Product Challenge of the Week: Saving RIMM

A few days ago, I was at an i-banking presentation on the technology industry.  There was a bit of the usual debate – is AAPL over/under valued, how will GOOG monetize mobile, is NFLX going to rule TV, etc.  One thing there was no debate about – RIM is the walking dead.  (Nokia got an honorable mention).  The best prospects proffered was selling off the assets or being acquired for a balance sheet and customer list after some painful downsizing.  Pretty bleak.

Which is the perfect scenario for a favorite product manager exercise – in 20 minutes or less come up with a product road map to turn around RIM.  No fire sales or government auctions allowed.  Let’s start with a mini-SWOT:

Strengths – BB is still one of the best mobile phones in the smart phone category.  It’s battery life beats the pants off all the competitors.  Call quality and speak phone are hard to beat.  Corporate security people love it.  BBM is a great backup for e-mail/network outages.  Their install base is awesome, even if it shrinking.  It’s the best e-mail device on the market in regards to MS Exchange.  On a company level, RIM’s got a lot of tech talent, especially in wireless design.

Weaknesses – Consumers hate their devices.  Mainly b/c their apps suck.  Their desktop software is even worse.  The OS is very non-intuitive, especially compared to Android and iOS.   As a company, consumer product design is not a strength.  This maybe a lack of  talent, or guessing here, organizationally the consumer talent beholden to some other group.

Opportunities – Well, this is the tricky part.  First and foremost, it’s their install base.  The issue is that the “prosumers” are moving away from BB to other platforms, not the other way around.  This needs to be reversed – devise a strategy where this prosumer install base is advocating RIM products.  Then there’s the wireless spectrum they have.  Obviously secure communications products are currently a strong point, but this could be expanded for unique product offerings.

Threats – Obviously Apple and Android.  They have better UI’s, much better apps and consumer features.  The security features (which consumers don’t give a damn about) are being developed for other platforms by software vendors.  MS Exchange integrations, while they are still behind, are slowly catching up.  Hardware vendors like HTC and Samsung are rapidly evolving handsets at a much faster rate than RIM.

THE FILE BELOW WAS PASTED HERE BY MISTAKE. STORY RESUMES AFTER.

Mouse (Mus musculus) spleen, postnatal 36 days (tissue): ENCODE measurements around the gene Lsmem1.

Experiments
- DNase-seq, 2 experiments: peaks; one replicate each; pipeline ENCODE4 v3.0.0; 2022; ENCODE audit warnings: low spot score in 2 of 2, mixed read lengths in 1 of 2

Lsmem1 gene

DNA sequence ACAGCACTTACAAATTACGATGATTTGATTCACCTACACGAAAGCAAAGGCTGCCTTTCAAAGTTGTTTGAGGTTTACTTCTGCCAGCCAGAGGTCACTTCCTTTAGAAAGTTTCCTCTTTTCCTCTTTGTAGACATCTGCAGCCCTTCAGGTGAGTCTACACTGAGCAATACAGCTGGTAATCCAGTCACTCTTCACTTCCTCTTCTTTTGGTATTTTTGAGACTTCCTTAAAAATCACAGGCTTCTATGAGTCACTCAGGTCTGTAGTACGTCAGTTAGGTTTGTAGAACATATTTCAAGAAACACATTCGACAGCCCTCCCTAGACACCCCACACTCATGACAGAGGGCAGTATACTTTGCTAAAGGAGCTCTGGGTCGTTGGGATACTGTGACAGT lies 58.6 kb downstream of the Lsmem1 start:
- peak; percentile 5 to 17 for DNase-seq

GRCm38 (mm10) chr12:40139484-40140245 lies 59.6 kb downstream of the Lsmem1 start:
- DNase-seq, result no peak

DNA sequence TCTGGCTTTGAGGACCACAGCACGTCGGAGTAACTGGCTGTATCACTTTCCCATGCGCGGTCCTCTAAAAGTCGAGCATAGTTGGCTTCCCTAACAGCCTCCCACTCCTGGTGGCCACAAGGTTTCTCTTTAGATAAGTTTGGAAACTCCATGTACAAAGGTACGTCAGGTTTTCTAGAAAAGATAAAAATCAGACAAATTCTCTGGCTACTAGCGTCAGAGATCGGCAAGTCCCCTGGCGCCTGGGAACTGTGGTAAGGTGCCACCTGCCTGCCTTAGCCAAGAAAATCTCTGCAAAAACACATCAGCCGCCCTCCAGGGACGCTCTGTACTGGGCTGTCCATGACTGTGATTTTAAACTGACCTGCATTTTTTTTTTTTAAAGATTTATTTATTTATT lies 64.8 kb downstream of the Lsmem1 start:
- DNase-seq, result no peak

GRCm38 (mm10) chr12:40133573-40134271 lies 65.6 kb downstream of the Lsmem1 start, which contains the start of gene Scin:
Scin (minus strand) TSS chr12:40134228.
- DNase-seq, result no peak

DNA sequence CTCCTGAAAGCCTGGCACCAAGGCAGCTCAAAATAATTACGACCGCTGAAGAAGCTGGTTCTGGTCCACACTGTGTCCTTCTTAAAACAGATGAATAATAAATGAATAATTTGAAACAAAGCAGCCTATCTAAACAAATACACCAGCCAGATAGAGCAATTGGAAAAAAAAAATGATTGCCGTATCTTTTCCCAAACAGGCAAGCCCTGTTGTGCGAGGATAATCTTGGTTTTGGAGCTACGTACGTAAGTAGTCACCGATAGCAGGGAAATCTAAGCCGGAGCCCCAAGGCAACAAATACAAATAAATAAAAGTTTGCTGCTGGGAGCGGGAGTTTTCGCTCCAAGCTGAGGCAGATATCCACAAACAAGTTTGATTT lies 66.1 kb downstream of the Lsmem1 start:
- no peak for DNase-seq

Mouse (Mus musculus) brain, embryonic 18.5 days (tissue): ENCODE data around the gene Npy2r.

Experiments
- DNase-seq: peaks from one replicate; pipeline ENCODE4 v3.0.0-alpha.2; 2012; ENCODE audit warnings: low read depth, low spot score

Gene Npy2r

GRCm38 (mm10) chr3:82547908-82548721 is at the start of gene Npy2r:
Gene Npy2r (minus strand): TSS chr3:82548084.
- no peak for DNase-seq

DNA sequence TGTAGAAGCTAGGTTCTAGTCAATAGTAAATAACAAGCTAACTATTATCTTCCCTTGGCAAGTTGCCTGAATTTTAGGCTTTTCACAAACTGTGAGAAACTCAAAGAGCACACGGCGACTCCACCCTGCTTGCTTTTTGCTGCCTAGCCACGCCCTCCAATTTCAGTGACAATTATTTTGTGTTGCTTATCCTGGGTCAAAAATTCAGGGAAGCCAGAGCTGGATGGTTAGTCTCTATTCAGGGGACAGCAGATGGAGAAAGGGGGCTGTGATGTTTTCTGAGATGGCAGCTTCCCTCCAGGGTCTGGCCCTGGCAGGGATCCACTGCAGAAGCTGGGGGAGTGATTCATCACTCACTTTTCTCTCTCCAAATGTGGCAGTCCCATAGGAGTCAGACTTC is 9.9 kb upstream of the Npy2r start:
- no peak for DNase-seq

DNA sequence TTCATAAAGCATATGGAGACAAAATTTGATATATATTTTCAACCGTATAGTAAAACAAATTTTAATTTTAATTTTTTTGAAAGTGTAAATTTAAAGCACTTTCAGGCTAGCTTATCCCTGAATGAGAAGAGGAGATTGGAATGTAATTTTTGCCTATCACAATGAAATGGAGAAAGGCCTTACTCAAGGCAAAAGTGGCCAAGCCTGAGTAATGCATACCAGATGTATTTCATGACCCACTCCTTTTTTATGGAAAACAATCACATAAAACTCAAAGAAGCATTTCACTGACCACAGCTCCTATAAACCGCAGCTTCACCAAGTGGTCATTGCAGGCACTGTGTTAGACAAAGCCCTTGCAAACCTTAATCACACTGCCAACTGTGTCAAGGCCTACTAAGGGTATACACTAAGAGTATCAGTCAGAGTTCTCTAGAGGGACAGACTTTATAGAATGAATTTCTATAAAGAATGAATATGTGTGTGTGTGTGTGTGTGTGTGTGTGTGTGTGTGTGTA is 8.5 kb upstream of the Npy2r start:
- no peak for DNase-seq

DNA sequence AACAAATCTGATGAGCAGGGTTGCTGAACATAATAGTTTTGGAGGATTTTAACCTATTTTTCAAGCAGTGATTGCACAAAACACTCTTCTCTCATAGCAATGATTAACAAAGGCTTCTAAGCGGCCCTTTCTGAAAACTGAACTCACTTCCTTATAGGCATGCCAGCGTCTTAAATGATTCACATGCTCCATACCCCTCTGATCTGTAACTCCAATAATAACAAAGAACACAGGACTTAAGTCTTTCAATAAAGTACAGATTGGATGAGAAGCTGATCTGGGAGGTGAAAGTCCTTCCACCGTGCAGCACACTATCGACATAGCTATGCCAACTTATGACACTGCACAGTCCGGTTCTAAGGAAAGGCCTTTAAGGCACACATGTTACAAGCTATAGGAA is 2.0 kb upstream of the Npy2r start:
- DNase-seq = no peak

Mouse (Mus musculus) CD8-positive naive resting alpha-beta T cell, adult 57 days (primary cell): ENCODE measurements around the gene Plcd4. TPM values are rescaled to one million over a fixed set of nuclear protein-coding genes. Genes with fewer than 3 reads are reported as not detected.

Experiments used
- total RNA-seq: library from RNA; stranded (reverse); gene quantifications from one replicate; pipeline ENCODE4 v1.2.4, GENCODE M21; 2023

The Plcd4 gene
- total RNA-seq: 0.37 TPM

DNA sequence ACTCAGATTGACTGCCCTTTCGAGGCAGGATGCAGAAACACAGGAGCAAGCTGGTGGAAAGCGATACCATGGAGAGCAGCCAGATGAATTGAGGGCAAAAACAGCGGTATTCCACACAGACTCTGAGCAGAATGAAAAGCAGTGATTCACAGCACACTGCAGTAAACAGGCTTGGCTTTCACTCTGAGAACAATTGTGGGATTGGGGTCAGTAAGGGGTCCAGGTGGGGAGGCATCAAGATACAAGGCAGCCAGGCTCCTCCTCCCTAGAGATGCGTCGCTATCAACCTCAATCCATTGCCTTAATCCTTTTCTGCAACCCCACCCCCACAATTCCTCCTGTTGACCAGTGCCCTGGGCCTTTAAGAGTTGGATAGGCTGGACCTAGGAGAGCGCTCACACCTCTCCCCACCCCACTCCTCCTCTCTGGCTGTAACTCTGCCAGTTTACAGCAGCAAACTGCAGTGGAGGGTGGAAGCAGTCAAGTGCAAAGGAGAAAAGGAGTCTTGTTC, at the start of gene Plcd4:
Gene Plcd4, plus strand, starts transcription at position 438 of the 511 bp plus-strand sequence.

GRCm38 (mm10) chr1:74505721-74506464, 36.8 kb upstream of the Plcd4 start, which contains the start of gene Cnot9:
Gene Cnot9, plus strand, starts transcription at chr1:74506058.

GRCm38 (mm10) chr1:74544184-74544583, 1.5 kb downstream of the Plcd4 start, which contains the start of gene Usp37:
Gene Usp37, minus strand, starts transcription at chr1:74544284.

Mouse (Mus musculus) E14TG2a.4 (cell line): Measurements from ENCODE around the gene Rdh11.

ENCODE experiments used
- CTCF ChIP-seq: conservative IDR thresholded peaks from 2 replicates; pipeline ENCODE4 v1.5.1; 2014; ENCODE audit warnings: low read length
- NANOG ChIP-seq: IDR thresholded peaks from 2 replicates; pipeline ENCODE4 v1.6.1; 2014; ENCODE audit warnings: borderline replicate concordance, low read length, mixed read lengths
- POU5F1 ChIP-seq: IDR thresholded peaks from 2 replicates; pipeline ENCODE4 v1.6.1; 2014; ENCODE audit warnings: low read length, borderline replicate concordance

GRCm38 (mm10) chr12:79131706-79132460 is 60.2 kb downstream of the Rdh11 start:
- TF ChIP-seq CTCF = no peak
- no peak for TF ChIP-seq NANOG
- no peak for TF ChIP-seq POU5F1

Given this, what would the best product course be to save RIM?

  1. Remember who we are.  We are not a consumer electronics company.  We are not a consumer software company.  We are a fantastic wireless communication and messaging company.
  2. Focus BB OS on running “utility” mobile devices – i.e. corporate phone/messaging/e-mail.  Good, fast, reliable and cheap.  Not feature rich.  Be unbeatable here.  No expensive re-designs.
  3. Re-org consumer unit to be a true consumer unit.  Unshackle or recruit talent.  All new software starts with this group.
  4. Make iOS and Android our friends.  Build the best corporate secure messaging software possible for these platforms.  Prosumers will love you as they only need one device now.
  5. Goes without saying, Android BB.  Bundle your secure messaging platform on it.
  6. Spin out hardware group to get other vendors to produce #5…say Nokia and save them too.
  7. BB Cloud.  Corporate docs are all over dropbox, box.net, slideshare and a bunch of other places because users want mobile and sharable services that their IT groups are too slow to deploy.  If this could bundle into the BB install and provide this with security and auditing it would be a godsend to corp infosec.
  8. Let’s think about this wireless network.  Is there a way to offer services to app developers?  Come up with some wireless dev tools that no one else can offer ISVs?
  9. I’m sure there’s a universal messaging idea in here somewhere, but I’m hitting the time limit.
  10. Global Address book.  Consumers have multiple account, devices, social, etc.  There is no good solution to managing and keeping these separate.  Given Exchange integrations, RIM might have a shot at doing this.

Well, that’s my very-uninformed, 20 minute plan to save RIM.  Don’t know how or fit it’s possible, but it’s better than “dead for sure”.

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About Jason Lynn

Product guy in NYC, enjoying the digital revolution.
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